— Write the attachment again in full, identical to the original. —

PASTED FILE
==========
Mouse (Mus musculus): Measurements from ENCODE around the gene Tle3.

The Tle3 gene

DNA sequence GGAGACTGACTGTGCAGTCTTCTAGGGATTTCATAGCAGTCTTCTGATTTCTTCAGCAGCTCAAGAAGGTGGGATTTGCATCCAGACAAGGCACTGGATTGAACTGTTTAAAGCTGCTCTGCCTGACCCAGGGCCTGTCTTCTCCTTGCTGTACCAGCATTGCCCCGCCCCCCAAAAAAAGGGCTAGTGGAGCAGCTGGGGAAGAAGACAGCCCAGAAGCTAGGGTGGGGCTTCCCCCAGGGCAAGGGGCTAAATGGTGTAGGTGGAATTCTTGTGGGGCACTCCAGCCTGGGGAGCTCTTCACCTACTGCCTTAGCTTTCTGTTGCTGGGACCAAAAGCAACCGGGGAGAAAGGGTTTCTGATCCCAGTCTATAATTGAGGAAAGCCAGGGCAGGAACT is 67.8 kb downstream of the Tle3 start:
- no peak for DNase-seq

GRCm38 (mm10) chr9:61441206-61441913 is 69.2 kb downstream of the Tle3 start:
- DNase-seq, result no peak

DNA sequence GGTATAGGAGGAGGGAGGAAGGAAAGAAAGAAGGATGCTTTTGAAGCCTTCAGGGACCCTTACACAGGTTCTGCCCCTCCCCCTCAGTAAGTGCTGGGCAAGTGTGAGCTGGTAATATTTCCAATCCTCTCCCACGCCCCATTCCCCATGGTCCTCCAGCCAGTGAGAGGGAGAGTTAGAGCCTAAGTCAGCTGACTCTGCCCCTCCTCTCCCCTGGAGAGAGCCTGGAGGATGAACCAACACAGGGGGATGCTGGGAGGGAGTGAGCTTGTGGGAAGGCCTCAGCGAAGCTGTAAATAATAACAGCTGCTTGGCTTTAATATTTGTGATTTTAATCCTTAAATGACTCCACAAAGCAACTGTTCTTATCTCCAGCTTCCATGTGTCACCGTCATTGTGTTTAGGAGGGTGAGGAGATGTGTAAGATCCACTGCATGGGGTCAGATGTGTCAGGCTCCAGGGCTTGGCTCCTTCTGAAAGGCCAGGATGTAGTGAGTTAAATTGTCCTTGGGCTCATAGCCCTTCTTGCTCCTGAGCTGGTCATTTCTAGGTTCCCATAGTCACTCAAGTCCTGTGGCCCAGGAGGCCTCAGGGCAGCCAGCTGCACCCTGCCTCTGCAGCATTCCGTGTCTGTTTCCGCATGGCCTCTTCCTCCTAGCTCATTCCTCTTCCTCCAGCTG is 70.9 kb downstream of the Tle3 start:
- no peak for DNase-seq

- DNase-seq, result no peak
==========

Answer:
Mouse (Mus musculus): Measurements from ENCODE around the gene Tle3.

The Tle3 gene

DNA sequence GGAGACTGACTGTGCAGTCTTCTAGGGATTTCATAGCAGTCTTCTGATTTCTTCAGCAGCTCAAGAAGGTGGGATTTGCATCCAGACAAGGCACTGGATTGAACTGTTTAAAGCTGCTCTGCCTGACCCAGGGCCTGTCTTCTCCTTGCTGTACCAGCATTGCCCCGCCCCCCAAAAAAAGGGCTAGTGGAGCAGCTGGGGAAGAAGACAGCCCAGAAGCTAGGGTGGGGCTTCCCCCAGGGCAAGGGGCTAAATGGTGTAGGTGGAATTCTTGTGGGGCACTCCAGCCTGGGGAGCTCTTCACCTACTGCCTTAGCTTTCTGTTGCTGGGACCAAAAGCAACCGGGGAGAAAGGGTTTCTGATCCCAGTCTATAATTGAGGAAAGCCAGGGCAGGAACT is 67.8 kb downstream of the Tle3 start:
- no peak for DNase-seq

GRCm38 (mm10) chr9:61441206-61441913 is 69.2 kb downstream of the Tle3 start:
- DNase-seq, result no peak

DNA sequence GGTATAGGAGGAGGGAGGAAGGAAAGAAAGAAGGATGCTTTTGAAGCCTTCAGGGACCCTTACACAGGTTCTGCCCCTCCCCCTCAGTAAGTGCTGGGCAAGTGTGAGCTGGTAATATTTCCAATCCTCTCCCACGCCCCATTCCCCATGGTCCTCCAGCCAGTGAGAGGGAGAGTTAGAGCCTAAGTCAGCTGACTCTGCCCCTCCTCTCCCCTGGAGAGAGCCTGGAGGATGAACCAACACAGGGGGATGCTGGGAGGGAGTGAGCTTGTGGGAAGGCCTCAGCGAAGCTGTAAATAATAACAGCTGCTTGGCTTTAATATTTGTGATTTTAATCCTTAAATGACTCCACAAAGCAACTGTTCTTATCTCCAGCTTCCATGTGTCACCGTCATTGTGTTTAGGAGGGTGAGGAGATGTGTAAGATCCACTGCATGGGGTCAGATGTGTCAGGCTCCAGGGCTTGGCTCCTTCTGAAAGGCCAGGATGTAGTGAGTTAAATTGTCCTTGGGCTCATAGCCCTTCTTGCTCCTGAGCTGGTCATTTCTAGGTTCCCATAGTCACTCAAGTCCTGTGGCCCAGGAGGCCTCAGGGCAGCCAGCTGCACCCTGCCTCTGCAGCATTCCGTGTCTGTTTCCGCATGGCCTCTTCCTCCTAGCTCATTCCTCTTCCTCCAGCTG is 70.9 kb downstream of the Tle3 start:
- no peak for DNase-seq

- DNase-seq, result no peak